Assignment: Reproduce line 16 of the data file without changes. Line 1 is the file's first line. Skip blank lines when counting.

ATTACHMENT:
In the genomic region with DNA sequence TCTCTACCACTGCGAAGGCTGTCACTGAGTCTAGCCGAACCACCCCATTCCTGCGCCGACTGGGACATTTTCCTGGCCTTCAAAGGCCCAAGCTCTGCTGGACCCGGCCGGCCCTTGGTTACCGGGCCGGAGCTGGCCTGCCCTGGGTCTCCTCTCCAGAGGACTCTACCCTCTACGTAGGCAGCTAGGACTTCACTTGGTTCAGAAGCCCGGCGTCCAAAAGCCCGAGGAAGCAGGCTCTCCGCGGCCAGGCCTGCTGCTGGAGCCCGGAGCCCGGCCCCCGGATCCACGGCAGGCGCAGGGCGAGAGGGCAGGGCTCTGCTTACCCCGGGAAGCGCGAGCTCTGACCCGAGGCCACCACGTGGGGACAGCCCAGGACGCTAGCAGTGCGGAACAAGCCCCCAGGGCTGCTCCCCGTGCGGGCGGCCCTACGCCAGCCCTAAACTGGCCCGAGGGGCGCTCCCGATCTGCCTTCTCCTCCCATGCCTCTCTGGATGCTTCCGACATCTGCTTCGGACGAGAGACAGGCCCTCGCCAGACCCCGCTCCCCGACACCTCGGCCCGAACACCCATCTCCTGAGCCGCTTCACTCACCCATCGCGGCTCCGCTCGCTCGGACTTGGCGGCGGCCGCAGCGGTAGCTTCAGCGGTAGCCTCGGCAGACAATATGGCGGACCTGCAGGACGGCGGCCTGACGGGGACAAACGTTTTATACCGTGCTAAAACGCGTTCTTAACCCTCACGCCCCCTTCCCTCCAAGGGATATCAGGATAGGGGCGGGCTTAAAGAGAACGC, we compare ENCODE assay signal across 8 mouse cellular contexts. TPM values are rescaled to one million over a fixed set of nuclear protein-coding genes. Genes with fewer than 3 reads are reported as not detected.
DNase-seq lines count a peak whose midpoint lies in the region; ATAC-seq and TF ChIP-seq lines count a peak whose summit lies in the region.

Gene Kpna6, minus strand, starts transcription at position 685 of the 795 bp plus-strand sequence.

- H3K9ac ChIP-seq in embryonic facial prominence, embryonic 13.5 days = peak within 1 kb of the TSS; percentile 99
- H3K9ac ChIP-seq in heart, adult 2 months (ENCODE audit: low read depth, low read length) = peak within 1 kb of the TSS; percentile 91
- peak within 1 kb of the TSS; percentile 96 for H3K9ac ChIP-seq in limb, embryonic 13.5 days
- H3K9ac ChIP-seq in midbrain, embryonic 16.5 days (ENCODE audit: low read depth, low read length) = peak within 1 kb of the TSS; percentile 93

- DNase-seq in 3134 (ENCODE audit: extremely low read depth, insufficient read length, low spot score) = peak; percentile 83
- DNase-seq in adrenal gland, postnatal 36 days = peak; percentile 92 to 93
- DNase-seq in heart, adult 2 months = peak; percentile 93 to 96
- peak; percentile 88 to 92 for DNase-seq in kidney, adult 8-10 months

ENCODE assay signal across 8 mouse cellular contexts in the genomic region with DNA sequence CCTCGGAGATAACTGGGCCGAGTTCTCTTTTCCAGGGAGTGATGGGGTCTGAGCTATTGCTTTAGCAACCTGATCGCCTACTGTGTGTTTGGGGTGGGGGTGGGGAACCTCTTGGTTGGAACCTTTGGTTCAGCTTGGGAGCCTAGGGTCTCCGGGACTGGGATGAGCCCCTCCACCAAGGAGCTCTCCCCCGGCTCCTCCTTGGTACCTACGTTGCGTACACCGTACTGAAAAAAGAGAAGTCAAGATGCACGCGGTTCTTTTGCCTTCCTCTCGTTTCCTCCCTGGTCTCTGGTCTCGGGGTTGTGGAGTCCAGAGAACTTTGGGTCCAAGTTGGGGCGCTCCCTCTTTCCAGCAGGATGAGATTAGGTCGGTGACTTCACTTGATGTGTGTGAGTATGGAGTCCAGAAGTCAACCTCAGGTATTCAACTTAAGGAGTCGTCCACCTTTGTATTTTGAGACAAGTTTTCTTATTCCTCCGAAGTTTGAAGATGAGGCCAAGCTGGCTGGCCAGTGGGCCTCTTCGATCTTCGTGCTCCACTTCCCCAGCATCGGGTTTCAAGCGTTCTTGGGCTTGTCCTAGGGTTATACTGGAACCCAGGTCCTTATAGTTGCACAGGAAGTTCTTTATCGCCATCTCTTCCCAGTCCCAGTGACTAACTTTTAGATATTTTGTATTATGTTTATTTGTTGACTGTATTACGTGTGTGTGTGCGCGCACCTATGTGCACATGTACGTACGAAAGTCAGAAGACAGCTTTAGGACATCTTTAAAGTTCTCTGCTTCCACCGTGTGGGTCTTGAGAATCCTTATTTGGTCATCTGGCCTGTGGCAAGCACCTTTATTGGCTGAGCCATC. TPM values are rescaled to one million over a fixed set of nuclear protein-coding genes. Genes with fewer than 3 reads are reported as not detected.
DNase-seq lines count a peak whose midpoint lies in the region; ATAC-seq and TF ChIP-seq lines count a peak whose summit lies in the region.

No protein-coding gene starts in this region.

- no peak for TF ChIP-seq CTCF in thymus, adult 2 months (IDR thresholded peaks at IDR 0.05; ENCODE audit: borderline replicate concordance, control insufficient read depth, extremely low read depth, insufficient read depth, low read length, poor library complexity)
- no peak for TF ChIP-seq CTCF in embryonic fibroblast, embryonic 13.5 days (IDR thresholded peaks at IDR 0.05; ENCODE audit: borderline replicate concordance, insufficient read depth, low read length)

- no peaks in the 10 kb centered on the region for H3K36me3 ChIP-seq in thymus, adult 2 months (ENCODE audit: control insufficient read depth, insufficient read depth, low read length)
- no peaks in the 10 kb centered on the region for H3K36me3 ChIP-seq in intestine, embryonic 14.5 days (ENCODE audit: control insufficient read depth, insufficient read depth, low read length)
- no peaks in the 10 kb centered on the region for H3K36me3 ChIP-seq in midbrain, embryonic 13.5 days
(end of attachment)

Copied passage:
- no peak for TF ChIP-seq CTCF in embryonic fibroblast, embryonic 13.5 days (IDR thresholded peaks at IDR 0.05; ENCODE audit: borderline replicate concordance, insufficient read depth, low read length)